TransCanada Projects A Less-Than-Full Future
Gas suppliers and buyers got what they wanted north of the U.S. border and a truly competitive market in delivery services is at hand, TransCanada PipeLines Ltd. told the National Energy Board. TransCanada predicts that within five years, two-thirds of its long-distance capacity for 7.5 Bcf/d will be sold the same way as most of the gas in its lines, on short contracts. "The traditional regulatory compact," which kept the system reliably full on long service contracts, "has been dismantled" by allowing rivals to build new capacity.
By the end of 2000, the 50-year-old former monopoly on east-bound gas shipping said it lost 1.7 Bcf/d in long transportation contracts because old customers did not renew them. "Over the next five years, an additional 3.2 Bcf/d of contracted capacity will come up for renewal, with the likely result that an additional 44% of the system long-haul capacity will no longer be held under contracts longer than one year in duration."
TransCanada credits the landmark change to the late-1990s wave of pipeline construction allowed by federal and provincial policies favoring energy free trade and open international markets. The old mainstay of gas deliveries points to the producer-inspired Alliance and Vector systems, which opened a new route to Chicago and Ontario, as well as expansions by its own mainline and its part-owned Foothills-Northern Border system.
TransCanada highlighted its troubles in an appeal to the NEB to let it collect compensation by raising tolls on its remaining customers, at least until a new approach to regulation lets it compete to retrieve traffic. TransCanada describes its spring settlement on other aspects of its services with shippers as a "stopgap" that needs to be replaced by permanent changes still to be negotiated.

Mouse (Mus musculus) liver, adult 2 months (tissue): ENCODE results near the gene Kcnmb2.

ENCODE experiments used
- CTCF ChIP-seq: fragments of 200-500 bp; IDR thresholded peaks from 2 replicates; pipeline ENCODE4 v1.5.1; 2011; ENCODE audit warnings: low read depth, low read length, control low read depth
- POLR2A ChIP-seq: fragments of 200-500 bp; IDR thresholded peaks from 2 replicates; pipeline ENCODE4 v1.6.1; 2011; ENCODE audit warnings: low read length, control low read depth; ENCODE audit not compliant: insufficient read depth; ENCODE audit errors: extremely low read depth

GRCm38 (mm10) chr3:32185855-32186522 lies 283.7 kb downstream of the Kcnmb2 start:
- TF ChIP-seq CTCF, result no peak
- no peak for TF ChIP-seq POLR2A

While the bargaining proceeds, TransCanada wants a sharp increase in the profits it is permitted to earn to make up for heightened business risks on the newly competitive gas transportation market. In the name of achieving a "fair return" needed to keep investors and lenders interested, TransCanada seeks a raise of about one-third.
The proposed increase would be achieved in three steps. First, a new method of calculating allowed returns would be introduced, titled ATWACC or after-tax weighted-average cost of capital. Second, the allowance would be set at 7.5%, or a premium to interest rates to reflect increased risks of the gas pipeline business. Third, an added boost would be granted, setting ATWACC at 8.24% for 2001, to cover old loans TransCanada is still repaying at higher interest rates that prevailed when it borrowed the money.
For comparison purposes, and excluding that third-stage added boost for this year, TransCanada said that by the old methods of calculation its allowed return would rise to 12.5% from 9.6%. How all the overall changes work out in new tolls will be one of the subjects at forthcoming NEB hearings on TransCanada's plans.